Local fishing hampered by ‘too much Brexit red tape’

UNFAIR Brexit red tape is costing fishermen time and money, one of them has said.

Guernsey fishermen are unhappy to find efforts to allow them to fish in French waters are being backstopped by five times more paperwork followed by refusals for ‘minor errors’. (Picture by Adrian Miller, 29183984)
Guernsey fishermen are unhappy to find efforts to allow them to fish in French waters are being backstopped by five times more paperwork followed by refusals for ‘minor errors’. (Picture by Adrian Miller, 29183984)

While talks are continuing to allow ongoing French fishing in Bailiwick waters, Guernsey fishermen are unhappy to find efforts to allow them to fish in French waters are being backstopped by five times more paperwork followed by refusals for ‘minor errors’.

One fisherman, who did not want to be named because of concerns that many French fishermen knew him, said the French had been given easier access to Bailiwick waters, while they were struggling to go through the recently introduced official process to do likewise.

‘There’s so much red tape,’ he said.

‘We now have to submit applications prior, pre, and for every and each fish we catch, notify the North Atlantic Fisheries College Marine Centre, contact French Customs and then the French fishing market.

‘There’s at least five times as much paperwork than before, whereas the French just ask for authorisation and will soon just have to apply for a licence. They have exactly what they had before and it doesn’t seem fair when we’re paying for it.

‘The result is we’ll go to France less often and they’ll just decimate our waters, a lot of the smaller boats here will not survive.’

The Bailiwick is due to put in place a licensing regime for French fishermen on 1 April, up until then interim authorisations are being allowed.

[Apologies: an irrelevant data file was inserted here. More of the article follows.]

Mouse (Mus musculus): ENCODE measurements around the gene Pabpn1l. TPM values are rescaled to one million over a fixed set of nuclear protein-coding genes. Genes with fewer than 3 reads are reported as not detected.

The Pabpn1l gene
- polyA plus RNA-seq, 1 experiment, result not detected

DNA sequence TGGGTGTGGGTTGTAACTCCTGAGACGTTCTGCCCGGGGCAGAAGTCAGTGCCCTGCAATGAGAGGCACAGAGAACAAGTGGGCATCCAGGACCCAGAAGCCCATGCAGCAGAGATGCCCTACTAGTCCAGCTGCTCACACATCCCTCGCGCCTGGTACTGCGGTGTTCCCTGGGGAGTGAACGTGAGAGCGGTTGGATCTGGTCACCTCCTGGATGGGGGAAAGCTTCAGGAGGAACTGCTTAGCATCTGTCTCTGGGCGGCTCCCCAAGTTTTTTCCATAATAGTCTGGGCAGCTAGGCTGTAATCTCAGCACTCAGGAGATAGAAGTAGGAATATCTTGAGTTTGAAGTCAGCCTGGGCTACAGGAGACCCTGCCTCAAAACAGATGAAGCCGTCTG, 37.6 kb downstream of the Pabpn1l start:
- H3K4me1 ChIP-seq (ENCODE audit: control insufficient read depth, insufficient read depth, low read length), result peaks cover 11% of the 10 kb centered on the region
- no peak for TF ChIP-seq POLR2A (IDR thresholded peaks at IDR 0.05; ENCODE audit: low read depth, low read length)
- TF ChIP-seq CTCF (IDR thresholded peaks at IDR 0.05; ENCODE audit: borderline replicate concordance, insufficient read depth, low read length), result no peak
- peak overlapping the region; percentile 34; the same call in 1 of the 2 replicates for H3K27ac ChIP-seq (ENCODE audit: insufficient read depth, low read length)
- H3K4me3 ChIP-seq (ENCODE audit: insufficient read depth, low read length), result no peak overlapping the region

The new licensing under the terms of the new UK-EU Trade and Cooperation Agreement will allow French vessels to be able to apply for a licence to fish in the six to 12nm area to the west of the Bailiwick.

This is where they previously had access under the London Fisheries Convention.

For Bailiwick fishermen, although Cherbourg, Carteret and Granville are already designated ports for direct landings, since the start of the year they have been unable to land catches in Dielette.

A States of Guernsey spokesman said it was still being looked into, following ongoing talks with the Regional Council of Normandy and the Departmental Council of La Manche about the next chapter in the Bailiwick’s relationship with the EU, specifically with France.

‘Discussions with the French authorities are ongoing relating to the implementation of the TCA, including establishing Dielette with the required technical status to make it a designated landing port for Guernsey vessels,’ they said.

‘We will ensure an update is provided to fishermen and the wider public as soon as there are developments in this regard.’

The Guernsey fisherman added that more definitely needed to be done.

‘I’ve been fishing for 34 years and travelling to France for 25, more is needed from them and that includes talking to us, the fishing industry, about it,’ he said.

‘I’ve had two attempts at the paperwork so far and got it wrong. There are some fishermen who are not computer literate and will never be able to do what is needed without help. One I know of did the paperwork and was refused because he missed his designated time slot. Minor errors, it’s costing people time and money and is unfair and infuriating.

‘I just hope it changes because what we need to fish in French waters is far more than what they need to do so in ours.’

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